Herman Keiser Biography: Golfer Was Dark-Horse Masters Champ

Golfer Herman Keiser
Herman Keiser was a quiet but efficient golfer who, today, is one of the least-remembered major championship winners. But he did, in fact, outduel Ben Hogan to win the 1946 Masters Tournament.

Date and place of birth: October 7, 1914, in Springfield, Missouri

Date and place of death: December 24, 2003, in Akron, Ohio

Nickname: "The Missouri Mortician." The name derived from serious demeanor on the golf course, and quiet way off it. A 1946 newspaper article described Keiser as "quiet, retiring, modest, clean-living" and "an extremely deliberate golfer who plays with his eyes shaded by a white sun visor."

Tournament Wins by Herman Keiser

Keiser won five times in PGA Tour events:

  • 1942 Miami Biltmore International Four-Ball (partnered with Chandler Harper)
  • 1946 Masters Tournament
  • 1946 Knoxville Invitational
  • 1946 Richmond Open
  • 1947 Esmeralda Open
Keiser also won several state-level PGA of America tournaments, including the 1939 Iowa Open and the Ohio Open in 1949 and 1951.

Keiser In the Majors

Outside of his Masters win, Keiser posted only one other Top 10 finish in a major: 10th place in the 1948 Masters.

He never played the British Open and entered the U.S. Open only five times. Keiser's last entry in a major other than the Masters was at the 1967 PGA Championship. But he played The Masters every year from 1942-51, again in 1955, and then from 1959-72. He entered twice more after that, the last time in 1982.

His Early Years in Golf

Keiser was born in Missouri and his nickname reflected not just his demeanor, but also his home-state. However, he later became more associated with Ohio.

Keiser served as caddie to PGA pro Al Espinosa when Espinoa played a tournament in Springfield, Missouri, and he also knew fellow Missouri pro Horton Smith.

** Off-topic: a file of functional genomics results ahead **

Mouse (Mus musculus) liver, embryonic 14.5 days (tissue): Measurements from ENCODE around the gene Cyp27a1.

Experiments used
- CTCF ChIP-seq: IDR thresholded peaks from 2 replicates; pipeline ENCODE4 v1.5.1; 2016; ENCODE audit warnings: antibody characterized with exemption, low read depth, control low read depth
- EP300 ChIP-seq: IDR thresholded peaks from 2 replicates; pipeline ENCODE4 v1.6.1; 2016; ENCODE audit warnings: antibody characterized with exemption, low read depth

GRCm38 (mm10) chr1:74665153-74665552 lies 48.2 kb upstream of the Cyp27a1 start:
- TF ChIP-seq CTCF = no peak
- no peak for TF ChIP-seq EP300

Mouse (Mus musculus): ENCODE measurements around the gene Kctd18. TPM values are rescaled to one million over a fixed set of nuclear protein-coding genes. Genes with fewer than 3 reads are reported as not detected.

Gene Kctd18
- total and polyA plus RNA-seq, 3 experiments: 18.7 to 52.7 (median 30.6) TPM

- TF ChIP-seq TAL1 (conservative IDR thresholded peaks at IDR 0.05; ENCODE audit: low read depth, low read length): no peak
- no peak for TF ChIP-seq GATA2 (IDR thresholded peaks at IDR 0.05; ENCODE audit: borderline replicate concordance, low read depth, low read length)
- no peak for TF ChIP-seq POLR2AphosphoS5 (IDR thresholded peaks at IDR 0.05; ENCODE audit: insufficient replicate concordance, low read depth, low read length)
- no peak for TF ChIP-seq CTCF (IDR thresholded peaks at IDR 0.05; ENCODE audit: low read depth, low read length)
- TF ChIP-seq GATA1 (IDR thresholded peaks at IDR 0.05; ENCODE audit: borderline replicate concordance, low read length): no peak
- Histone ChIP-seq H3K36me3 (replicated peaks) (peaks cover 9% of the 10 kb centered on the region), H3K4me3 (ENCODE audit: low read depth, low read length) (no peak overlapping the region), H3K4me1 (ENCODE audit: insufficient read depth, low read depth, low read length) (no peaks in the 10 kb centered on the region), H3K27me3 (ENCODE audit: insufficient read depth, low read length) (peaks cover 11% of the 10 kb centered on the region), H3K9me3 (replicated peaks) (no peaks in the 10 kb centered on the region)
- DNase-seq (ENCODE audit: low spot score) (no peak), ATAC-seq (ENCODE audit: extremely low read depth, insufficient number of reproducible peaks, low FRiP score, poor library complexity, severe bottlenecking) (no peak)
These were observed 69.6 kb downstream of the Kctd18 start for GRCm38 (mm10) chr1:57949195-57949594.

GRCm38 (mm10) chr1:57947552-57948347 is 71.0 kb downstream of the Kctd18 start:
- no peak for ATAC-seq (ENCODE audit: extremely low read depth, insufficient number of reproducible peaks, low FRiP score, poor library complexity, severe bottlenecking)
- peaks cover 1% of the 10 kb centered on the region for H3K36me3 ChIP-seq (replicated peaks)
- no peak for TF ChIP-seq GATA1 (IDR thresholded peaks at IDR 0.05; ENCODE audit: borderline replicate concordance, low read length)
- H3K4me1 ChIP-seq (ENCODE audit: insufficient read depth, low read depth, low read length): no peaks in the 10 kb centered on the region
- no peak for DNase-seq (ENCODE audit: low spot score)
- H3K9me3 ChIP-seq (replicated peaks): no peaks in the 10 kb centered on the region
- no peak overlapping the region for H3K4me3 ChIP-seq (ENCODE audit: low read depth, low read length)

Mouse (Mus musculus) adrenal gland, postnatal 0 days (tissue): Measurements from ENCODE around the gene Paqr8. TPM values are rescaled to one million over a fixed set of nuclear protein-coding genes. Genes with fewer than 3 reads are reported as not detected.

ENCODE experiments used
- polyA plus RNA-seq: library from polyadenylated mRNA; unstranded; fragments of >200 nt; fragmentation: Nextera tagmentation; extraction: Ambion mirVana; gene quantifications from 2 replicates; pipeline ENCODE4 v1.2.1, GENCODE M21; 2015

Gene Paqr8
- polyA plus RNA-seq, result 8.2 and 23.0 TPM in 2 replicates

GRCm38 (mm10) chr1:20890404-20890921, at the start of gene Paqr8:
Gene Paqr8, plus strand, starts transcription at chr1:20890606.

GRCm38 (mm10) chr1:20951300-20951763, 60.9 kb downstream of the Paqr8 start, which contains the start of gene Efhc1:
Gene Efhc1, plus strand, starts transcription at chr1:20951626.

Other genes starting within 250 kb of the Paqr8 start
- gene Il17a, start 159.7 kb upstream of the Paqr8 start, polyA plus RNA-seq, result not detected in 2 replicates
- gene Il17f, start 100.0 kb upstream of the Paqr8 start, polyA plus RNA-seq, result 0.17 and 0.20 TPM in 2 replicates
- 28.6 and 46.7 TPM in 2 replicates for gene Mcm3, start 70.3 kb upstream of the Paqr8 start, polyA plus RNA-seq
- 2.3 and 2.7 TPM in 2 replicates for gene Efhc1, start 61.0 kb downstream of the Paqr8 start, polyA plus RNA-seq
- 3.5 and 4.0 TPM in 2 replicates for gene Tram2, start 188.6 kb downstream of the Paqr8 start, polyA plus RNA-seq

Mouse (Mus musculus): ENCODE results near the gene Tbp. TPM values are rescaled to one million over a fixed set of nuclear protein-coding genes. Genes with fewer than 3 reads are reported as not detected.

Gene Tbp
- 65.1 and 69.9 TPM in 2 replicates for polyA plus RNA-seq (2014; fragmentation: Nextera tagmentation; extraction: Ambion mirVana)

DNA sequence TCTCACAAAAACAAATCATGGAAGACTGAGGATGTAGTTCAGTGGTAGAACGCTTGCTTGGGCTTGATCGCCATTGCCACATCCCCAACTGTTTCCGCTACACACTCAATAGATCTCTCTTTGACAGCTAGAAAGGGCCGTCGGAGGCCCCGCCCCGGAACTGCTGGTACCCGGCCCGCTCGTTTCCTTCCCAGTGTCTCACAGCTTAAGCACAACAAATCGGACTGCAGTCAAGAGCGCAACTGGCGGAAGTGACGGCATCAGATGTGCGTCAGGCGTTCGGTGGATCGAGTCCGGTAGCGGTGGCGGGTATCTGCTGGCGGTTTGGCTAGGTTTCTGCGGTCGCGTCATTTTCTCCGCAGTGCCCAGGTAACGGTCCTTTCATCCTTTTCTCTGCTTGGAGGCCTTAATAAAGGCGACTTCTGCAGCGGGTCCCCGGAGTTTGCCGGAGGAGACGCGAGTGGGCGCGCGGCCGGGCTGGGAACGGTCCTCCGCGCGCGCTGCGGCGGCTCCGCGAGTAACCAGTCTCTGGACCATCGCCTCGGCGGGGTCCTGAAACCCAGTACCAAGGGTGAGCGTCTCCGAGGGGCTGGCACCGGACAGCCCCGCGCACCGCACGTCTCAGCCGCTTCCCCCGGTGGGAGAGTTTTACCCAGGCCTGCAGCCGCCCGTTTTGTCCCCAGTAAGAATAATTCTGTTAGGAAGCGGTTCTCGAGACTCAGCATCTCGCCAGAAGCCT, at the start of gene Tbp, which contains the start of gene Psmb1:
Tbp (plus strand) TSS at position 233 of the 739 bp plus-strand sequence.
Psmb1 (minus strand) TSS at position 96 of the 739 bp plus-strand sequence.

In 1939, Smith recommended Keiser to Espinosa, who was then the head professional at Portage Country Club in Akron, Ohio. Espinosa hired Keiser as his assistant. A couple years later, Keiser went out and, in a tournament played at Portage, shot a round of 60, breaking Espinosa's course record by two strokes.

With Espinosa's encouragement, Keiser decided to take his first crack at playing the PGA Tour winter circuit. And he was quickly a winner: The first of his eventual five tour wins happened at the 1942 Miami International Four Ball, a team tournament with Chandler Harper as his partner. Keiser finished eighth on the money list his rookie season.

Keiser accepted a job as head professional at Firestone Country Club in Akron, but soon after entered the Navy.

During World War II, Keiser served aboard the light cruiser USS Cincinnati. He went three years without playing golf.

Keiser's 1946 Masters Win

Upon discharge from the Navy, Keiser resumed his position at Firestone CC, then went out on tour again in 1946. At the time of The Masters, Keiser had posted two runner-up finishes — one of them a playoff loss to Ben Hogan — and was ninth on the money list. He was definitely not a nobody to his peers, but he was not well-known to casual golf fans.

It was the 10th Masters played (the tournament had also taken a three-year break due to the war; 1946 was the first year of its resumption), and Keiser built a 5-stroke lead after three rounds.

That lead whittled away over the back nine, until Keiser 3-putted the final green. Chasing him all day was Hogan, playing a couple holes behind Keiser. When Hogan reached the 72nd green, he needed a 1-putt to win or a 2-putt to force a playoff. Instead, Hogan also 3-putted, and Keiser was the champion.

Keiser won $2,500 for first place, but won more than $1,000 additionally by betting on himself with local bookies at 20-to-1 odds.

When the tournament was over, Keiser went back to Akron as Firestone CC's pro. (It was very common in those days for tour pros, even the most successful ones, to work at club jobs when they weren't on tour.)

More Notes About Herman Keiser

Keiser won twice more in 1946 and once in 1947, but that was the end of his winning on the PGA Tour.

Keiser played in one Ryder Cup for Team USA, in 1947. The Americans won that Ryder Cup by an 11-1 score. Unfortunately for Keiser, his was the one defeat: He lost in singles to Sam King.

Keiser remained in Akron, Ohio, until the end of his life. He was part owner of Loyal Oak Golf Course in Akron until 1961. For many years after he ran, as the owner-pro, Keiser's Golf Range in Copley, Ohio, outside of Akron. He died at the age of 89 in 2003.

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